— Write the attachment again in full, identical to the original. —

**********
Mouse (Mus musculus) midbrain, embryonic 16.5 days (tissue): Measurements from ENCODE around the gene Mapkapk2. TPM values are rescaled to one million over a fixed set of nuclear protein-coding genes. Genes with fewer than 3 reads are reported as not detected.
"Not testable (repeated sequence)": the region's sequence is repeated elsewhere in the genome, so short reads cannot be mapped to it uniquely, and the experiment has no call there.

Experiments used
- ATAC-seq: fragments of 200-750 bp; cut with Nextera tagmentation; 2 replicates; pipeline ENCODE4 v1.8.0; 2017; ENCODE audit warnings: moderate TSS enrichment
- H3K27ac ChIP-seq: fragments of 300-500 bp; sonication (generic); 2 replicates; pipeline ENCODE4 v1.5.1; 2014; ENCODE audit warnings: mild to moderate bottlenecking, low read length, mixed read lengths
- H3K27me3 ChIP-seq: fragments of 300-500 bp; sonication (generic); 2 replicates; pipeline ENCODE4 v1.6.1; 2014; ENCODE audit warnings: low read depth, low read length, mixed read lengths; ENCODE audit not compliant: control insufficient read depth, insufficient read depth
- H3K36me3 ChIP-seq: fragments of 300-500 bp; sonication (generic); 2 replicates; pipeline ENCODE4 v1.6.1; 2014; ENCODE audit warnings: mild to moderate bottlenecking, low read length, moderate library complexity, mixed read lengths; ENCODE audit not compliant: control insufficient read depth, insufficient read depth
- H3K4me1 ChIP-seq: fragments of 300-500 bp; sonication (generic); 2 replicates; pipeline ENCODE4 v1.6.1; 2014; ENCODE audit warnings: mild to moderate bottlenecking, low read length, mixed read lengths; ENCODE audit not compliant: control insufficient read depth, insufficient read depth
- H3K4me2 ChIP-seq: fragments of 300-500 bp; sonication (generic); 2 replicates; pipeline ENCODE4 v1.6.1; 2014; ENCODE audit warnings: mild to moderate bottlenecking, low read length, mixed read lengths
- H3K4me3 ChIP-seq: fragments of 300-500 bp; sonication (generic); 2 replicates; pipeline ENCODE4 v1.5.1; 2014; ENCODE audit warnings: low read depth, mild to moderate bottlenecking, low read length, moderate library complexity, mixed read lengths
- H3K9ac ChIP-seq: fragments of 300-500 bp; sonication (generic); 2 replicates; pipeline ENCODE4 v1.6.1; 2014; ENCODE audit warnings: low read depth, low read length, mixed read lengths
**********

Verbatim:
Mouse (Mus musculus) midbrain, embryonic 16.5 days (tissue): Measurements from ENCODE around the gene Mapkapk2. TPM values are rescaled to one million over a fixed set of nuclear protein-coding genes. Genes with fewer than 3 reads are reported as not detected.
"Not testable (repeated sequence)": the region's sequence is repeated elsewhere in the genome, so short reads cannot be mapped to it uniquely, and the experiment has no call there.

Experiments used
- ATAC-seq: fragments of 200-750 bp; cut with Nextera tagmentation; 2 replicates; pipeline ENCODE4 v1.8.0; 2017; ENCODE audit warnings: moderate TSS enrichment
- H3K27ac ChIP-seq: fragments of 300-500 bp; sonication (generic); 2 replicates; pipeline ENCODE4 v1.5.1; 2014; ENCODE audit warnings: mild to moderate bottlenecking, low read length, mixed read lengths
- H3K27me3 ChIP-seq: fragments of 300-500 bp; sonication (generic); 2 replicates; pipeline ENCODE4 v1.6.1; 2014; ENCODE audit warnings: low read depth, low read length, mixed read lengths; ENCODE audit not compliant: control insufficient read depth, insufficient read depth
- H3K36me3 ChIP-seq: fragments of 300-500 bp; sonication (generic); 2 replicates; pipeline ENCODE4 v1.6.1; 2014; ENCODE audit warnings: mild to moderate bottlenecking, low read length, moderate library complexity, mixed read lengths; ENCODE audit not compliant: control insufficient read depth, insufficient read depth
- H3K4me1 ChIP-seq: fragments of 300-500 bp; sonication (generic); 2 replicates; pipeline ENCODE4 v1.6.1; 2014; ENCODE audit warnings: mild to moderate bottlenecking, low read length, mixed read lengths; ENCODE audit not compliant: control insufficient read depth, insufficient read depth
- H3K4me2 ChIP-seq: fragments of 300-500 bp; sonication (generic); 2 replicates; pipeline ENCODE4 v1.6.1; 2014; ENCODE audit warnings: mild to moderate bottlenecking, low read length, mixed read lengths
- H3K4me3 ChIP-seq: fragments of 300-500 bp; sonication (generic); 2 replicates; pipeline ENCODE4 v1.5.1; 2014; ENCODE audit warnings: low read depth, mild to moderate bottlenecking, low read length, moderate library complexity, mixed read lengths
- H3K9ac ChIP-seq: fragments of 300-500 bp; sonication (generic); 2 replicates; pipeline ENCODE4 v1.6.1; 2014; ENCODE audit warnings: low read depth, low read length, mixed read lengths